The early part of the book looks at his own schooling and frustrations that the author experiences. Learning appears to be chaotic and many pupils are apparently left to fail by not being equipped with the skills necessary to succeed at school. The book then traces his later employment and his experiences as a schoolteacher and how he changed the way he taught to make learning more meaningful and authentic for his pupils. His journey is one of becoming a teacher who adopts innovative approaches to teaching; teaching for meaning, values and deep learning. The argument of the book is for a Trivium of grammar, dialectic and rhetoric. The three elements of the trivium would be developed simultaneously, and once mastered it was expected that a student would have acquired the knowledge, the reasoning skills and the ability to communicate well that would stand them in good stead for a good life.
What Robinson is asking for is the building blocks for thriving at school, the underpinning principles of learning that many teachers assume that pupils already possess but which many do not. I am not convinced that this book will unite traditionalists and progressives in a mutual quest of school improvement, but for the open minded reader there is much to learn.
I agree with Robinson that students acquiring a sound blend of knowledge, questioning expertise, and communication skills (i.e. the trivium) is the basis of a great education. --
Dr. Jacek Brant, Head of Curriculum, Pedagogy & Assessment (CPA), Senior Lecturer in Business Education, Institute of Education, University of London
Martin Robinson embarks on a highly engaging personal quest to discover what matters in education. By drawing not just on lessons and frustrations from his extensive experience as an educator, but also on the hopes and anxieties which he feels as a new parent, he transcends the often stale trenchlines of many arguments about education between 'traditionalists' and 'progressives', recognising that rival important insights about the foundations of learning and knowledge need not be polar opposites. Robinson's own synthesis offers an ambitious vision of how to pursue an educational ideal as a practical project. Anybody interested in education, citizenship or how we want our children to learn would find this a thought-provoking read.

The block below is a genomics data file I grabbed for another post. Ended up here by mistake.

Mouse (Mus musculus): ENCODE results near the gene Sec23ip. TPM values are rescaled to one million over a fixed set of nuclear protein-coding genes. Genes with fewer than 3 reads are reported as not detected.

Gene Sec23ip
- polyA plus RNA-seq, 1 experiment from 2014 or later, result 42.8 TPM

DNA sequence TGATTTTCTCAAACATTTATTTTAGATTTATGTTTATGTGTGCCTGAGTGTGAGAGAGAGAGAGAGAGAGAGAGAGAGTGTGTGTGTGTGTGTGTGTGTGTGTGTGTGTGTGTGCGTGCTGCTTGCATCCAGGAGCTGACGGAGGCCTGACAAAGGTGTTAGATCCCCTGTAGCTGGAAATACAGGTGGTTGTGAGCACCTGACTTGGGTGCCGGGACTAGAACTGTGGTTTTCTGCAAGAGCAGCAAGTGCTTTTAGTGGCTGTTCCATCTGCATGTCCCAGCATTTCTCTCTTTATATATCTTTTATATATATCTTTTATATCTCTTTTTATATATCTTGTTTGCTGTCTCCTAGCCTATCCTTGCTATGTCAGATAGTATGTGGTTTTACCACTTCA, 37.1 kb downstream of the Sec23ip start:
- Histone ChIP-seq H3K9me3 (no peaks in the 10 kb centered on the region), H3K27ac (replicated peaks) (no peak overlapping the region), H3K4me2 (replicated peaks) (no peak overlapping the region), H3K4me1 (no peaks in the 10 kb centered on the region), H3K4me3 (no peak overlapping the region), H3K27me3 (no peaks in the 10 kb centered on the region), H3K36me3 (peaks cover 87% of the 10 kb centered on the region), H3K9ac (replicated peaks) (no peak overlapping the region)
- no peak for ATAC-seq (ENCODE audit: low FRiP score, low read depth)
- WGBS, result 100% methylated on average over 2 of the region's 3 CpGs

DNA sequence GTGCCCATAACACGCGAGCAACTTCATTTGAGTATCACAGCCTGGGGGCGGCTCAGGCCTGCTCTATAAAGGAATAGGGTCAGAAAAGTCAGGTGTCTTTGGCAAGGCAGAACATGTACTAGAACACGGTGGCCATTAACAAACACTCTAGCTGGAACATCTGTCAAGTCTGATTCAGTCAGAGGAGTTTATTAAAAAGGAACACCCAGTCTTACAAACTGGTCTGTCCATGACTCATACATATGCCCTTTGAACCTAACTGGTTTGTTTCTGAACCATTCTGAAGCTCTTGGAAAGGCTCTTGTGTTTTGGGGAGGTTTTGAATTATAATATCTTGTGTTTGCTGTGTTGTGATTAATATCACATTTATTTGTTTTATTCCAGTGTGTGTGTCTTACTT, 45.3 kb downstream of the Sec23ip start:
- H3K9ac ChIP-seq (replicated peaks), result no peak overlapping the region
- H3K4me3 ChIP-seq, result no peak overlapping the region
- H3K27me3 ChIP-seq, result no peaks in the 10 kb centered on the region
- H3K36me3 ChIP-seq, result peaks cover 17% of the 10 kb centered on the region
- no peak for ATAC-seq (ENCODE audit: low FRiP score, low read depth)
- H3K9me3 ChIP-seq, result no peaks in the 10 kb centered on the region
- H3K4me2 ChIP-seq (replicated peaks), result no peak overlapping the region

Sunder Katwala director of British Future, the independent think-tank
In schools today, a focus on contemporary relevance too often trumps educational depth. Martin Robinson makes a compelling case that turning instead to the tradition of the liberal arts can open the minds of a new generation.
Marc Sidwell co-author of The School of Freedom Managing Editor City A.M.
Martin wrote the Feature piece for the TES 'Utter Brilliance' on the theme of Rhetoric in Schools that appeared in the Friday 4th July 2014 Edition, currently not available online.
Teaching Set Free TES January 9th 2015
Tradition Need Not Be the Enemy of Progress
EssaysA Trivial Debate About Education’ a piece for The Idler no. 47 ‘Cultivate Yourself’.
By Martin Robinson
A Tragi-Comic, State of the Nation’s Education play set in a real ‘bog standard’ comprehensive school in the present day.
Mr Arnold came into teaching to make a difference, but the main difference now is that he is no longer trusted. The exam system, the government, Ofsted, the curriculum, the head teacher, the governors, his wife and the school kids seem to have all abandoned him. He wants to educate but all that is wanted is results, results achieved at any cost. Surrounded by technology whether it is the Whiteboard, the Tannoy, the Mobile Phone & iPad, Mr Arnold, it transpires, only uses technology preparing for his ‘special’ ‘A’ level class.
It is early Spring Term & Mr Arnold is under pressure, as the school believes a ‘no-notice’ Ofsted inspection is on the cards. He needs to prove his worth so decides to hold a gifted & talented class after school. He only has one gifted & talented student so; in order to save time (& his marriage) he holds the class at the same time as a detention, with dire consequences.
Contact Martin’s Agent for further details: Colin Watkeys email: firstname.lastname@example.org